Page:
“How much is a short video?”
“What is the cost of a 3-minute promo?”
“I need a short crowdfunding video, how much do you charge?”
My new clients ask me these – or similar – questions all the time. But there’s no one single answer, as each video is a separate project. And each project is different in terms of its complexity, so in each case the actual quote may – and probably will – differ.
To make it easier for those who are new to video production, I’ve compiled a list of basic steps and concepts to consider when thinking about commissioning a video. These should help you not only determine whether your budget can stretch to match your vision, but also review your project and expectations.
Start by defining the following two elements:
1. The audience and the platform
Who is your video aimed at? Your clients, your existing audience, new prospects? Who are they? Business people, housewives, students, silver surfers? Are they used to long form videos or do they prefer short, snappy clips? What are they going to get out of the video?
Are you producing a video for YouTube or Vimeo only? Or are you planning to place it on your website? If the latter, is it a homepage company intro video, an explainer or is it destined for a specific section of the website?
You probably don’t need a very detailed analysis of your audience, but you do need a firm understanding of who you want to produce the video for.
2. The aim of the video
Why do you actually need a video? What is it trying to achieve? Is it a homepage welcome video, giving your visitors a quick overview of your company or services? Is it an educational video you want to share with your clients? Is it destined for social media? Or for a fundraising event or a conference? You need to understand exactly why you want and need a video.
Once you’ve defined these two elements, you can start looking at the more technical aspects of your planned video:
3. The format
This is probably one of the most crucial elements of the planning process and knowing the answers to the above two questions will help you tremendously.
Many people simply opt for a talking head, because that’s what others do and because it’s the cheapest option. Wrong and wrong again.
An explainer video doesn’t necessarily require your CEO actually explaining things. You can opt for an animated video instead. Or you may need some extra talent (models, actors, voiceover artists) which will obviously increase the cost.
Would a story-based video work better? Or a how-to one? If you do need or want talking heads, can you afford to shoot some additional b-roll material (or cutaways) to make the final video more lively? All these will help you – and your video producer – determine how much time is needed and how much budget is required.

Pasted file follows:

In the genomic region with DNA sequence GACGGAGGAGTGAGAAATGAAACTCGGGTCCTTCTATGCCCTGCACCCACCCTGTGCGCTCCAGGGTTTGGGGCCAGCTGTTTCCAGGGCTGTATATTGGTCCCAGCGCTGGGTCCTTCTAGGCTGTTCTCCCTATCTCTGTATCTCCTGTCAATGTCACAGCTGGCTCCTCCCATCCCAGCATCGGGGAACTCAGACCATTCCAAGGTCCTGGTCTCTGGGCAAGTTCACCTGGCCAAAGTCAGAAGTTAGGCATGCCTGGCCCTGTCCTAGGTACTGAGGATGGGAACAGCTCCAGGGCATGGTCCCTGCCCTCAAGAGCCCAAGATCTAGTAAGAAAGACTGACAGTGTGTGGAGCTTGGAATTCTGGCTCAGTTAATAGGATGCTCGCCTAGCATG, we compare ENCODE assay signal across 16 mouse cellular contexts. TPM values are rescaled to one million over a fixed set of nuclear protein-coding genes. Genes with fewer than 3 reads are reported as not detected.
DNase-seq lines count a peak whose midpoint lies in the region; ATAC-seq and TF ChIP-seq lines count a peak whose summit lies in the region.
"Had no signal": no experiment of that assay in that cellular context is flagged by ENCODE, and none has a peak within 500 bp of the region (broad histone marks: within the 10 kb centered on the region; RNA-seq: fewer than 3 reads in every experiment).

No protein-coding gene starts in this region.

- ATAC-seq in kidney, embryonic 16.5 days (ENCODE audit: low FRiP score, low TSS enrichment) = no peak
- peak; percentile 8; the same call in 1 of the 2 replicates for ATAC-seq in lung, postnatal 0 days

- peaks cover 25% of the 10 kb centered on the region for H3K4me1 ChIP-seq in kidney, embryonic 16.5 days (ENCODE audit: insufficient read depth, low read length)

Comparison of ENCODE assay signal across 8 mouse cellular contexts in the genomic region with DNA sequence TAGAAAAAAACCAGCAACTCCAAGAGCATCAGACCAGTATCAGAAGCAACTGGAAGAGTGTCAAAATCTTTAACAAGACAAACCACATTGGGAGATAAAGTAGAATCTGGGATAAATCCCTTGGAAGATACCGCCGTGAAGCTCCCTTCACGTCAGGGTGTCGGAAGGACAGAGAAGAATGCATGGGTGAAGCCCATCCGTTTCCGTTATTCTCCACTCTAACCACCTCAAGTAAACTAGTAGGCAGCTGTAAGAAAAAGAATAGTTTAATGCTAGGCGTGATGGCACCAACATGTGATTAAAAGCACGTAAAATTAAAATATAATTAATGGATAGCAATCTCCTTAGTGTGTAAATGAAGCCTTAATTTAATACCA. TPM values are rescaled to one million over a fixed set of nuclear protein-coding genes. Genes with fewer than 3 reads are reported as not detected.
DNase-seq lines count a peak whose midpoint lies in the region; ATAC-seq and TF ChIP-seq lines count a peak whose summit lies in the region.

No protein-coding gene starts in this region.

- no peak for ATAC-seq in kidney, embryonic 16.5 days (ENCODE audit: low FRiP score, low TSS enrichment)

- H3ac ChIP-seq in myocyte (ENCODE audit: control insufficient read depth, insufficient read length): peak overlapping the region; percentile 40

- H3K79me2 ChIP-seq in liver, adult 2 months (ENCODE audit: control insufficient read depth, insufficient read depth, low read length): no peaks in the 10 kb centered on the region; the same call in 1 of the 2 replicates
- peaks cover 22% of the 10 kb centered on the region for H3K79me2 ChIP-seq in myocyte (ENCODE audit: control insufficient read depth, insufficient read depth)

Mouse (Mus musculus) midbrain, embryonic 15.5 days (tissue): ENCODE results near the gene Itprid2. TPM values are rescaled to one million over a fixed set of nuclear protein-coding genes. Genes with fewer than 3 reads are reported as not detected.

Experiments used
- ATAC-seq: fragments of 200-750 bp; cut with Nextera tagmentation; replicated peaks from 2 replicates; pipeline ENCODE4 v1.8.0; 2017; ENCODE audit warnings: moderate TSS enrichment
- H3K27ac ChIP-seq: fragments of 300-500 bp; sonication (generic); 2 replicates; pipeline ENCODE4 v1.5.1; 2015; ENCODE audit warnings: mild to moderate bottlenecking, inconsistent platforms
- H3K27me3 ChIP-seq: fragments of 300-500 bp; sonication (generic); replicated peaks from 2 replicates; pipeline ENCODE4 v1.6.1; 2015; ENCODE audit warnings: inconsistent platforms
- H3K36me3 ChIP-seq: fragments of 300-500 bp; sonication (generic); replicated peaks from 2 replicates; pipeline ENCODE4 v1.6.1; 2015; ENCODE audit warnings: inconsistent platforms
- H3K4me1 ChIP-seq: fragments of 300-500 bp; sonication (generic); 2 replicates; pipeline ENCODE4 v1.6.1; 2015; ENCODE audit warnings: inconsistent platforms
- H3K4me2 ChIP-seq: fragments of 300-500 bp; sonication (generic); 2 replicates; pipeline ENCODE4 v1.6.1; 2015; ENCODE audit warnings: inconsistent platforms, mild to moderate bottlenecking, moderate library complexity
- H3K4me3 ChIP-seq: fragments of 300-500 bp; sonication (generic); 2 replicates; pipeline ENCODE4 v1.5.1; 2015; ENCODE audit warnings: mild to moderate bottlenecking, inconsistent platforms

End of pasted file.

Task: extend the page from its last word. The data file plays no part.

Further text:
4. The length
Although not the most important factor, you do need to have a rough idea of how long your video should be. The attention spans are allegedly getting shorter, different audiences (and formats) may require different lengths, but shorter doesn’t necessarily mean cheaper.
Having determined all the above, you can now start assessing the scale of your production. If the video can be done by a one-man band (and many can), the cost may be significantly lower compared to hiring a bigger crew.
Hiring any extra equipment may also be necessary and this is definitely something you should discuss with your video producer. For slicker productions that go beyond simple, static videos, you may need a slider, a jib or even a crane. You may require additional stabilisers, lenses, audio equipment or even a studio.
If you need a prompter, they usually cost extra as they come with additional qualified operators. An iPad-based prompter is often sufficient and can be a great alternative too.
Do you need custom-made titles, animation or music? If so, this may increase your costs too, however a lot of people opt for stock music or buy low-cost customisable titles to keep the overall cost down, but without compromising the quality.
How does your approval process work? Video companies usually include a number of reviews in the initial quote, but if you require a multi-person or multi-step reviews, this may affect the final price too.
So here it is – your very basic guide to video production costs. Now you hopefully understand why “how much is a short video?” is not an easy question to answer.
If you do need a quote, get in touch – firstname.lastname@example.org or 07767 402 302.